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Review of, The Drowning Kind, by Jennifer McMahon

The weather has taken a breather from melting us into oblivion and brought in some much-needed cooler days. Now, I’m not wanting to boot summer out the door, not by a long shot, but these lower temps are bringing thoughts of Fall. I’m thinking of crisper days spent walking along one of the many woodland trails as I kick up a rainbow of colored leaves. Oh, and those chilly nights, too. Chilly nights and even chillier reads. Oh, speaking of which, here comes one now.

Want to hear more?

Be careful what you wish for. When social worker Jax receives nine missed calls from her older sister Lexie, she assumes that it’s just another one of her sister’s episodes. Manic and increasingly out of touch with reality, Lexie’s mental state has pushed Jax away for over a year. But the next day, Lexie is dead: drowned in the pool at their grandmother’s estate. When Jax returns to the house to go through her sister’s things, she learns that Lexie was researching their family’s and the house’s history. And as Jax dives deeper into that research, she discovers that the land holds a far darker history than she could have ever imagined. In 1929, thirty-seven-year-old newlywed Ethel Monroe hopes desperately for a baby. In an effort to distract her, her husband whisks her away on a trip to Vermont, where a natural spring is showcased by the newest and most modern hotel in the northeast. Once there, Ethel learns that the spring is rumored to grant wishes, never suspecting that the spring takes in equal measure to what it gives. A haunting, twisty, and compulsively readable thrill ride from the author who Chris Bohjalian has dubbed the “literary descendant of Shirley Jackson,” The Drowning Kind is a modern-day ghost story that illuminates how the past, though sometimes forgotten, is never really far behind us.

Did this blurb lure out the scaredy-cat in you? Here’s what mine is purring about:

It didn’t keep me up at night, but the next time I jump into dark water I’m going to be a tad more mindful of exactly what might be lurking beneath my toes. McMahon paints a creepy scenario that spans generations, flitting proficiently between two timelines about supernatural occurrences at the same location.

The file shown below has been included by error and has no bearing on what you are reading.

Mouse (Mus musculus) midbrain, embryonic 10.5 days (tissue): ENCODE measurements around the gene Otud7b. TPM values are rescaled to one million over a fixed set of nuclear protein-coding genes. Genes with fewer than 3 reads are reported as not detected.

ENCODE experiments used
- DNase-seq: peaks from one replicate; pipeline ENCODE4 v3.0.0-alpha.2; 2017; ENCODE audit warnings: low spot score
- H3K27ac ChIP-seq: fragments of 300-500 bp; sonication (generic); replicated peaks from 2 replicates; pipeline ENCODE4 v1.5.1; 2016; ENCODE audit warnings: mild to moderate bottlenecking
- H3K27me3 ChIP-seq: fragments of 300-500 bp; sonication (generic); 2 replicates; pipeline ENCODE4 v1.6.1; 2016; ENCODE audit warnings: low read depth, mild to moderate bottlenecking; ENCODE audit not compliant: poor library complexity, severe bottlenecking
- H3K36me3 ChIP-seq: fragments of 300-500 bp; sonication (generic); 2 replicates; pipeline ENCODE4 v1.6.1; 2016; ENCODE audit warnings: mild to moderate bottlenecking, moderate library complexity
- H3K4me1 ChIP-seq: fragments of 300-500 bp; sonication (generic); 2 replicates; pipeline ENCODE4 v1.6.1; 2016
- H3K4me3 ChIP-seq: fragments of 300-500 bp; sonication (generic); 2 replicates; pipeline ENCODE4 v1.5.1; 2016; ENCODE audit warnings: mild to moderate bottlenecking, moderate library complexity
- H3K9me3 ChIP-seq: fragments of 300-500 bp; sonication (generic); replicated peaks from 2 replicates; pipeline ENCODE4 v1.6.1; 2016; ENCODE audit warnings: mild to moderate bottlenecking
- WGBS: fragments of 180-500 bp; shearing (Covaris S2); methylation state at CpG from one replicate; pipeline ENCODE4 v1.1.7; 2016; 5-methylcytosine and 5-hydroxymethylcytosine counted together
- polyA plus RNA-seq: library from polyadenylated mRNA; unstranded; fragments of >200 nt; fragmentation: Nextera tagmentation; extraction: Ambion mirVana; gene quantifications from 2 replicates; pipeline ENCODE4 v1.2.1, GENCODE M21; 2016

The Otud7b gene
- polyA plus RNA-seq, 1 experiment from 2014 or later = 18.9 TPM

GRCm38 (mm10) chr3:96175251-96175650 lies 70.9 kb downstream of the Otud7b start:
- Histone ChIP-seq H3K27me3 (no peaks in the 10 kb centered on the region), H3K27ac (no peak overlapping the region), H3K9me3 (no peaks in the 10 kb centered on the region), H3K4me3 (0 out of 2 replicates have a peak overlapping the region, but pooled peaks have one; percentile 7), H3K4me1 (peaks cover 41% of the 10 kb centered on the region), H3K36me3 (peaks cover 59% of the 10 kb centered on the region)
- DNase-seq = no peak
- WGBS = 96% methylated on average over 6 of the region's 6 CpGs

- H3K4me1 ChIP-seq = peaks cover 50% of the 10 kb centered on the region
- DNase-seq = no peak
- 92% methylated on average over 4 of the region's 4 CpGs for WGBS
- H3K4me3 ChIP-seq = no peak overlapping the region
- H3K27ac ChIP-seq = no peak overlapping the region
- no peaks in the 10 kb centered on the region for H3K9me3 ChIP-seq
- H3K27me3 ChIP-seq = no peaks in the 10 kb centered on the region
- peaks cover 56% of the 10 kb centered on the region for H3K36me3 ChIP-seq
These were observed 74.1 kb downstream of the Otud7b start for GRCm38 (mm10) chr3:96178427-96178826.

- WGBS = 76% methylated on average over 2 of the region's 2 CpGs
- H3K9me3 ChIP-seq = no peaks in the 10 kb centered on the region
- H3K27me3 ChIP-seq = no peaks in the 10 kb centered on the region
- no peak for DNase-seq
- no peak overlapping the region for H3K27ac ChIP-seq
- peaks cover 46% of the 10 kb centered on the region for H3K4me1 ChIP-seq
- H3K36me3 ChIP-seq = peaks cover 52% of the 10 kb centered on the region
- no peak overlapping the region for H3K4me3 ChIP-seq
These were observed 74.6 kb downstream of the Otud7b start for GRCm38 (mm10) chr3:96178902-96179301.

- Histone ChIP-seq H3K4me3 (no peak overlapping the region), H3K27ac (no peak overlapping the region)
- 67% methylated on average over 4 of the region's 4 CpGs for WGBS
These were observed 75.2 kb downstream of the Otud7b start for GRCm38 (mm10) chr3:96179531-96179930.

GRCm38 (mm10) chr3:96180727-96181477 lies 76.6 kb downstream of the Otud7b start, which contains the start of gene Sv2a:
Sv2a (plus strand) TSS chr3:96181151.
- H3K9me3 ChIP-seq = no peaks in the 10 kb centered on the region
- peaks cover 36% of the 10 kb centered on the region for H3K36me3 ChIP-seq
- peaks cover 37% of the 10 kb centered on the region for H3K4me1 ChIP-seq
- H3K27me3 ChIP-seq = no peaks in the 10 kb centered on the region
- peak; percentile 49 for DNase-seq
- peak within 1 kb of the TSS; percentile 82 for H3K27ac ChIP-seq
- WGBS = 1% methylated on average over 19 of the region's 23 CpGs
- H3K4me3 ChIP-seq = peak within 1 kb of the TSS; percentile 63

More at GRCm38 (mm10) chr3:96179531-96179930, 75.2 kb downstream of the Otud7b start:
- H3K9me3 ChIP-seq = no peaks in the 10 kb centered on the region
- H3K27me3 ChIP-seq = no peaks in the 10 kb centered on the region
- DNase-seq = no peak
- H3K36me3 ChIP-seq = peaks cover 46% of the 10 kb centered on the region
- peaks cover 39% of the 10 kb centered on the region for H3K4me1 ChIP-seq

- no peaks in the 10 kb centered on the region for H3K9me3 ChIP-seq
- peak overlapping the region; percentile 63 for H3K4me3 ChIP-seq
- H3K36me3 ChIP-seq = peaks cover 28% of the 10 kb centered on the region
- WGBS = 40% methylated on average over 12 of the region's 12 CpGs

In the beginning, at least, this tale seems all about perspective. Some say the water is cursed while other’s deem it miraculous. Is it delusion or reality? That’s what drew me in. I enjoyed the tension; the sense of witnessing a gathering storm when pregnant clouds are closing in. You just know it’s going to open up at any moment.

I wanted redemption for the long-suffering Lexie, and for Jax to get her head out of the tediously sterile textbook version of life and embrace the supernatural.

There’s a slow but steady unravelling of the mystery surrounding Jax’s family history in connection with the pool.

My only issue, and one that’s a pet peeve of mine, is the use of parenthesis. Thankfully just a sprinkling of them. Seriously! What is up with those things, lately?

I recommend this read to those who enjoy a spooky read with a pinch of classic horror.

Introducing Jennifer McMahon:

I was born in 1968 and grew up in my grandmother’s house in suburban Connecticut, where I was convinced a ghost named Virgil lived in the attic. I wrote my first short story in third grade. I graduated with a BA from Goddard College in 1991 and then studied poetry for a year in the MFA in Writing Program at Vermont College. A poem turned into a story, which turned into a novel, and I decided to take some time to think about whether I wanted to write poetry or fiction. After bouncing around the country, I wound up back in Vermont, living in a cabin with no electricity, running water, or phone with my partner, Drea, while we built our own house. Over the years, I have been a house painter, farm worker, paste-up artist, Easter Bunny, pizza delivery person, homeless shelter staff member, and counselor for adults and kids with mental illness — I quit my last real job in 2000 to work on writing full time. In 2004, I gave birth to our daughter, Zella. These days, we’re living in an old Victorian in Montpelier, Vermont. Some neighbors think it looks like the Addams family house, which brings me immense pleasure.

Check out her website and see what else she’s written:

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